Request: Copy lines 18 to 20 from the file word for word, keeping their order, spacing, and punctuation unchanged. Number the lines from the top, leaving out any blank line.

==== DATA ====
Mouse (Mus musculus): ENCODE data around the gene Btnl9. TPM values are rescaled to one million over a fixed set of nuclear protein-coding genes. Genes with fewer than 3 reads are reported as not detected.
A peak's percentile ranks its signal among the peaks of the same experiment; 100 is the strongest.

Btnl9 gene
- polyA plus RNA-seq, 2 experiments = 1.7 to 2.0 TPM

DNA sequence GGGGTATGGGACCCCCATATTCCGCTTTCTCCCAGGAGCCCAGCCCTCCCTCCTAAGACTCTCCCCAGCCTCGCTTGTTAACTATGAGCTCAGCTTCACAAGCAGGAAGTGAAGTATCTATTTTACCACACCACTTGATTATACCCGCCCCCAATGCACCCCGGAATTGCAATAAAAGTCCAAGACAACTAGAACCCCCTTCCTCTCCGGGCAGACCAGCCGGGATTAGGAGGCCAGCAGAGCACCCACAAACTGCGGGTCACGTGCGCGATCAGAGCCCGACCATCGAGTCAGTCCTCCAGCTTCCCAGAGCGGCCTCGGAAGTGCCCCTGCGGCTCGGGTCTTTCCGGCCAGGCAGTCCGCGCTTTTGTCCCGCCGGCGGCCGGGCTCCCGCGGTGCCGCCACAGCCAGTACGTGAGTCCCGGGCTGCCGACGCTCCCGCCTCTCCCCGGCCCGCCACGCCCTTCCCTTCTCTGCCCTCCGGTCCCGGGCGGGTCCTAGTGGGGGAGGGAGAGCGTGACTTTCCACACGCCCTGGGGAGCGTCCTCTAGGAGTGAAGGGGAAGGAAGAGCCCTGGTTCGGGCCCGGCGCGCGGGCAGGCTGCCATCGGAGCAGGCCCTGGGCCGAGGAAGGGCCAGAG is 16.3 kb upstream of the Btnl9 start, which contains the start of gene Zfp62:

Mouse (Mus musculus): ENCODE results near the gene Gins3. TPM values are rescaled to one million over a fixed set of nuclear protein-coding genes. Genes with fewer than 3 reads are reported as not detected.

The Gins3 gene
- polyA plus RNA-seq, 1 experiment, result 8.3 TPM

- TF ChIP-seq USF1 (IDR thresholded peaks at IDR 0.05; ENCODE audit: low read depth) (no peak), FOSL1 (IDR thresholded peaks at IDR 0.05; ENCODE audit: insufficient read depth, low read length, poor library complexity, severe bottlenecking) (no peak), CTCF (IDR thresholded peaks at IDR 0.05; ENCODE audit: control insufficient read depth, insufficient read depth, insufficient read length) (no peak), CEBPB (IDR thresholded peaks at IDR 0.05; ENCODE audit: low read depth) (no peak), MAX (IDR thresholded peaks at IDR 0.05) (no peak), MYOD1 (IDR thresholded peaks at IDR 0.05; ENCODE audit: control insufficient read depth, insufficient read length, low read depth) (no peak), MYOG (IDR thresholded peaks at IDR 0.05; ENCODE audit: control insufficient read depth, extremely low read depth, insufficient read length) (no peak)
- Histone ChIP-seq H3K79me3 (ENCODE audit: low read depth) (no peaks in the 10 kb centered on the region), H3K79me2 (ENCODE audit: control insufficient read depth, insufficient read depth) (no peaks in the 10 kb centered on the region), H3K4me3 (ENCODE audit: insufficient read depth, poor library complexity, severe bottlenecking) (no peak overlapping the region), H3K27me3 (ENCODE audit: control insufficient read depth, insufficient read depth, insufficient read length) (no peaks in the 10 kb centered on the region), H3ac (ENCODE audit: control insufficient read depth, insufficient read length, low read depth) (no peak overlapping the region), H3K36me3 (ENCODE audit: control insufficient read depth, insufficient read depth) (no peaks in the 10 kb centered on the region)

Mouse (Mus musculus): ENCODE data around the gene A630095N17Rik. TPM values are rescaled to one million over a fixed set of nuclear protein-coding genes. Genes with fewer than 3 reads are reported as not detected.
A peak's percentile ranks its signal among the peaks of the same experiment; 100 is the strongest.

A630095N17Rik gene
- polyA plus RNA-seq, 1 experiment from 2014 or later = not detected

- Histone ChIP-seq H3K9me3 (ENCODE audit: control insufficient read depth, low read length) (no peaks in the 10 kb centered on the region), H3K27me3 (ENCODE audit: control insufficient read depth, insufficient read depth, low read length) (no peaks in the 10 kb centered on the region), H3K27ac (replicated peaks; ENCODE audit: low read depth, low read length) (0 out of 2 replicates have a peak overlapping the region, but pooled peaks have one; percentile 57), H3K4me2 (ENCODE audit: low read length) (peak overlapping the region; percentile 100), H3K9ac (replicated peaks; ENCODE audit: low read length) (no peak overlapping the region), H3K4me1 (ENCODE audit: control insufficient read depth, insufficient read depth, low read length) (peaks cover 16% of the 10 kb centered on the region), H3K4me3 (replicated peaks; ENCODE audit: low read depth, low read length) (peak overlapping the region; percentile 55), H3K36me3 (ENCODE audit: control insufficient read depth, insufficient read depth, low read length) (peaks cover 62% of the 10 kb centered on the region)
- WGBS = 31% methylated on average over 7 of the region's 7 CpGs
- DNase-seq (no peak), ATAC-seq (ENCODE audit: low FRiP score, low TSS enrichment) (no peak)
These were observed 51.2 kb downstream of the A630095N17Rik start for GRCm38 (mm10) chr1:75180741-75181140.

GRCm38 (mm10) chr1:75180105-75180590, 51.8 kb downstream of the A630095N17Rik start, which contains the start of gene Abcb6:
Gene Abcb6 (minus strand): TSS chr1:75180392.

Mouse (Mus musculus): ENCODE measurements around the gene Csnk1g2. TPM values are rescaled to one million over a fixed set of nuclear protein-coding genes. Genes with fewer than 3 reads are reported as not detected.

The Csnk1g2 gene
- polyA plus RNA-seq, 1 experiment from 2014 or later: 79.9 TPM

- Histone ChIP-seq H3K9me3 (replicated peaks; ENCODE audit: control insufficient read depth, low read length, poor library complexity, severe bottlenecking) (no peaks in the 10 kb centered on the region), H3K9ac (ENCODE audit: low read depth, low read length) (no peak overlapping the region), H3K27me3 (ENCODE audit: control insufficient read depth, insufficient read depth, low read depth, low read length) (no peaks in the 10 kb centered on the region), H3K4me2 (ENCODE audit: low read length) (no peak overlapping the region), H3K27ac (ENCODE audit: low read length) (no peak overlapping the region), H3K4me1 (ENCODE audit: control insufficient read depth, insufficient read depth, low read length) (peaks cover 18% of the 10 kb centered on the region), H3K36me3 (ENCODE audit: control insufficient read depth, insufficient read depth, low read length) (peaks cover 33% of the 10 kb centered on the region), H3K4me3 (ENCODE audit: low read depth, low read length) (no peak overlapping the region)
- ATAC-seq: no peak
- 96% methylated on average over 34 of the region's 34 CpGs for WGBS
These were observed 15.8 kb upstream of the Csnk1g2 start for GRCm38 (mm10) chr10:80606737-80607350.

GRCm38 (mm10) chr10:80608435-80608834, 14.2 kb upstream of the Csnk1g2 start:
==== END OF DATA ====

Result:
These were observed 51.2 kb downstream of the A630095N17Rik start for GRCm38 (mm10) chr1:75180741-75181140.

GRCm38 (mm10) chr1:75180105-75180590, 51.8 kb downstream of the A630095N17Rik start, which contains the start of gene Abcb6:
Gene Abcb6 (minus strand): TSS chr1:75180392.